DANGER

KEEP OUT

HAZARDOUS MUSIC

As they say, “listening to Pop Smoke is always an ill-advised decision.” All right, maybe it’s just me (I say it at least once each week), but it’s true — the Brooklyn driller has the ability (read: gift) to pull listeners into his world and never let go. This, of course, isn’t a bad thing by any means, but it can create some sticky situations for sure. In the car, Pop Smoke can cause you to miss your turn and get lost. At a party, Pop Smoke can make you ignore everyone around you and exist solely as a body for the music to move through. In short, Pop Smoke can cause people to do some pretty wild things, but why? The answer, of course, is multifaceted, but it all comes down to one thing: 808 Melo, his producer.

The East London producer has been crafting beats for UK drill and UK hip-hop acts for the past couple of years, but he has only produced a one-hit wonder, “Know Better,” a disrespectful and boastful track by Headie One and Rv. The dissonant melodies, off-kilter hi-hats and sliding 808s on the vocal sample provide the two men with the perfect sonic palette to talk some greasy shit and spew rude comments. Thanks to 808 Melo, “Know Better” has become a quintessential UK drill song and has even been used by Stormzy in his disappointing Wiley send, “DISAPPOINTED.”

Suffice to say, Melo’s time was bound to come, but he’d need an American to do it: someone with global appeal and what is to some a more tolerable accent. Pop Smoke was that someone. From the get-go, the two men were a match made in drill heaven. Their earliest collaborations include “MPR” and “Flexin’,” two hard-hitting, hard-nose, hard-ass songs that immediately yanked listeners into their frigid landscapes. Though the sound had been popular in the UK since around 2016, to Americans, it was fresh and new. It was exciting in the same way Atlanta trap and Chicago drill were exciting when they first exploded into the scene. Now, all Melo and Pop would need was a breakout hit.

“Welcome to the Party” was that hit. When the track came out in May 2019, it immediately caught fire. And for good reason. “Welcome to the Party” is an absolute banger, and I don’t say that lightly. It’s the kind of song that commands everyone’s attention for the track’s entire three minute and thirty-four second runtime. Pop Smoke is cold as ice on the track, using a staccato flow to deliver absurdist tough talk like “Bitch, I’m a thot, get me lit / Gun on my hip / One in the head / Ten in the clip” and “Don’t let that Henny in my system / I catch a body, next day I forget it.” In his words, to be “welcome to the party” is to do what he has already been doing. The beauty of Pop Smoke is how assured of himself he is, like he knows he was bound to be the first to blow up with this sound. His charisma and energy is just plain infectious.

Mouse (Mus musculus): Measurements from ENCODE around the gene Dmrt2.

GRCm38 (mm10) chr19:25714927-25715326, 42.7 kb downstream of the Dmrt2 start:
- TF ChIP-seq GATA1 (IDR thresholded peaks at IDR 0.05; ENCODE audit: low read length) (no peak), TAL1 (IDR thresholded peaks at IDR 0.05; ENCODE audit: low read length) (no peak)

However, 808 Melo is the reason that Pop Smoke was able to flex and move the way he does on “Welcome to the Party.” Melo’s beat is kicked off with what may be the best producer tag of 2019: a female voice slowly declaring, “Thisssss issss a Melooo beat.” As soon as the tag drops, you know both Pop and Melo are going to go to work. Melo does most of the heavy lifting by crafting an expertly simple beat, highlighted by reversed horror movie piano slashes and pulsating, gurgling 808 slides. Pop Smoke and 808 Melo prove on “Welcome to the Party” that they’re the new rapper-producer dynamic duo, and no one is going to challenge them soon.

Pop Smoke, thanks to “Welcome to the Party,” is on his way to becoming a breakout star, the harbinger of Brooklyn drill, similar to how Chief Keef introduced the world to Chicago drill. Hell, he was featured on Travis Scott’s Jackboys compilation on the song “GATTI,” co-produced by (surprise, surprise) 808 Melo. Most of Pop’s other songs are variations on “Welcome to the Party,” but they all work so well that it does not matter at all. However, when Pop does break the mold, he transcends. On “PTSD,” from his debut tape Meet the Woo, he does his best 50 Cent impression and crushes it, delivering an impassioned and emotional performance. With time, hopefully, he continues to both break the mold while creating more drill classics.

What’s the point of all this? I’ll tell you: Pop Smoke is a force of nature, a veritable black hole. His charismatic gravity is so strong that nothing can escape him. He is one man sufficiently compact enough to disrupt the four dimensions of the spacetime continuum. So, don’t say I didn’t warn you when — not if — Pop Smoke takes over your entire world.

Leave a comment

Your email address will not be published. Required fields are marked *